Kaikoura: The Dolphin Conspiracy #7

Well, I’m back and I can safely say that the revised paper (the one you haven’t seen yet) went down a treat. I would say that all the comments on the paper were really questions as to how open we can claim our society really is rather than arguing against the actual substance of my paper, which is good.

No one spotted what I thought was the obvious objection, either.

This all being said, there are a few bits that a substantially revised version of my paper might like to touch upon such as the notion of the Accidental Conspiracy.  These are events that look like conspiracies but aren’t because these events aren’t the work of a cabal but rather an emergent phenomena, as the combined actions of individuals simply look like the actions of a concerted cabal or the ‘conspiracy is just an epiphenomena, in that the normal course of operation for an institution (or suchlike) has the characteristics of conspiracy without the motivation.

These events aren’t actually conspiracies but could be easily confused for conspiracies and thus could easily form associated Conspiracy Theories.

This all appears to be related to a notion Noam Chomsky has run, that of Institutional Analysis; certain phenomena emerges from the normal running of a corporation, et al. For example, Fox News shows a very clear bias to the Right in America but it is quite possible that this isn’t a real editorial decision by, say, Rupert Murdock but rather people in the organisation simply acting in ways that will get them promoter or satisfy those above them. At Fox you are rewarded for preferring the Right but this is not because you have to or have been ordered to show such a preference.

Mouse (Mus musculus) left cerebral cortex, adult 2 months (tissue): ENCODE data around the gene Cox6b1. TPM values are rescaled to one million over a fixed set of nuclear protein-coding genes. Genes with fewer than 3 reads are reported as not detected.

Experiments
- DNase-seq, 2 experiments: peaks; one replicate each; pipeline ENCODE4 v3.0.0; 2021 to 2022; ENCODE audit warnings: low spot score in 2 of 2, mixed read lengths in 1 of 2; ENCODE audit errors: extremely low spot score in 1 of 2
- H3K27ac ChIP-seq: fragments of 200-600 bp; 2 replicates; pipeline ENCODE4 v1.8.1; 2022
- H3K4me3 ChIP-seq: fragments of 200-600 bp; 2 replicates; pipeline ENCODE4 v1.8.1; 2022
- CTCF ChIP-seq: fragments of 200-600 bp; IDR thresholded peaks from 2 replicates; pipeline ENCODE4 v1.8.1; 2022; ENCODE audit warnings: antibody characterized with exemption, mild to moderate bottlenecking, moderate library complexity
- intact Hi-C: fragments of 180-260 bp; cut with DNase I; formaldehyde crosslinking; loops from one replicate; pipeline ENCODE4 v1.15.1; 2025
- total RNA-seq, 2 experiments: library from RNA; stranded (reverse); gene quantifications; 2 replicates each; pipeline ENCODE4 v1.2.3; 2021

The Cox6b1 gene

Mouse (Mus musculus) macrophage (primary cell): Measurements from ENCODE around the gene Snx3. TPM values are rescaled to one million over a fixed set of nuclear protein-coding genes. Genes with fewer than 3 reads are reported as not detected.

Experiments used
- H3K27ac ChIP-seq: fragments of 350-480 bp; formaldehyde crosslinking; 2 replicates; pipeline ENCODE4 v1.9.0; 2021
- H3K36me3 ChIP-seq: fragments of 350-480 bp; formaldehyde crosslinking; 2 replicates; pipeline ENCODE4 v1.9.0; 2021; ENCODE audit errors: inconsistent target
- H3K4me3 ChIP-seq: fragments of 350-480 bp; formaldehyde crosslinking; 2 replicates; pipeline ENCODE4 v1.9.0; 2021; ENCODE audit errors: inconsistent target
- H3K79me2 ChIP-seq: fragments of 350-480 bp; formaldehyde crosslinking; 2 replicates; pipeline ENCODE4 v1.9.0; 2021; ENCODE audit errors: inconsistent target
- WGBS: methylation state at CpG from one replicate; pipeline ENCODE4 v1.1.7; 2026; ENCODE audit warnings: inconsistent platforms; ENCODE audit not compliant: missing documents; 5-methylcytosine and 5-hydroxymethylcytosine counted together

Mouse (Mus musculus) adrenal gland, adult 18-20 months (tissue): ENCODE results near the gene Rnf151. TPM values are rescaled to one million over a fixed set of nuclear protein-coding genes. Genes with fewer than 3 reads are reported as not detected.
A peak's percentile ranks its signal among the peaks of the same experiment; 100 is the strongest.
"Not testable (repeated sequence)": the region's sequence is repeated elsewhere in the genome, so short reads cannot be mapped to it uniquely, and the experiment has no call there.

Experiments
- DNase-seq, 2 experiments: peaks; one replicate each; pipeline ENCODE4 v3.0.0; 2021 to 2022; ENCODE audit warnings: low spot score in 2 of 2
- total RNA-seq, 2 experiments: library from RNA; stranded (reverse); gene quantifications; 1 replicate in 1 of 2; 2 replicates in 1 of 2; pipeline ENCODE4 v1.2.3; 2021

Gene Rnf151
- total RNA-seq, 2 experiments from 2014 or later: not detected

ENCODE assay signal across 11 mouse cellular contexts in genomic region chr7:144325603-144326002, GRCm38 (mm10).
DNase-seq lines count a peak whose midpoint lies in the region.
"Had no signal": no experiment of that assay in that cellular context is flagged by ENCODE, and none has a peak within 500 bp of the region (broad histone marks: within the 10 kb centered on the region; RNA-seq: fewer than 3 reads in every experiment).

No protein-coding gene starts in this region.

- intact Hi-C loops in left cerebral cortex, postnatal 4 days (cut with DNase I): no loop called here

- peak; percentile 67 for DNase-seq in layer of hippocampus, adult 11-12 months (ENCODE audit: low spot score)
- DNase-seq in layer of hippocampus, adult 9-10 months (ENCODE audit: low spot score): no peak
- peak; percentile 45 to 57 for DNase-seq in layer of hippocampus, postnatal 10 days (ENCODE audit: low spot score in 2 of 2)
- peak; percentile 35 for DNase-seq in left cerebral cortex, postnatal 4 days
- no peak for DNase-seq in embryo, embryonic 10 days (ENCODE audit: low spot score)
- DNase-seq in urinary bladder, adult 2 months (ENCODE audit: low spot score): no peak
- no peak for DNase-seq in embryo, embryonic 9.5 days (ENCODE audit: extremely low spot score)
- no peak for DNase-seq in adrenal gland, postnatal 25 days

This would also allow Conspiracy Theorists to confuse emergent phenomena for Conspiracy but I also suspect that you could see this run as a form of disinformation. Take, for example, Microsoft in the antitrust trials. One might argue that their claim that there was no explicit attempts to block third party development, that the problem was a culture of indifference instead, might well be disinformation designed to cover-up the actual Conspiracy. Even if you don’t accept Chomsky’s view on institutions you might still think that reasoning like his could come in useful for excusing certain corporate activities. Another matter was whether the term ‘Criminal Conspiracy’ was useful because a lot of corporate conspiratorial activities might not be covered by criminal law but rather civil law, et al. Perhaps the term should be ‘Commercial Conspiracy?’ Food for thought.


Josh says:

On a vaguely related note, what do you make of this?


Gillon told the Herald on Sunday she was merely trying to promote “critical thinking” among her students.

Academics have condemned the practice of offering conspiracy theories for the purpose of promoting critical thinking. They say these types of theories have no place in any learning environment.

horansome says:

I have my people on it.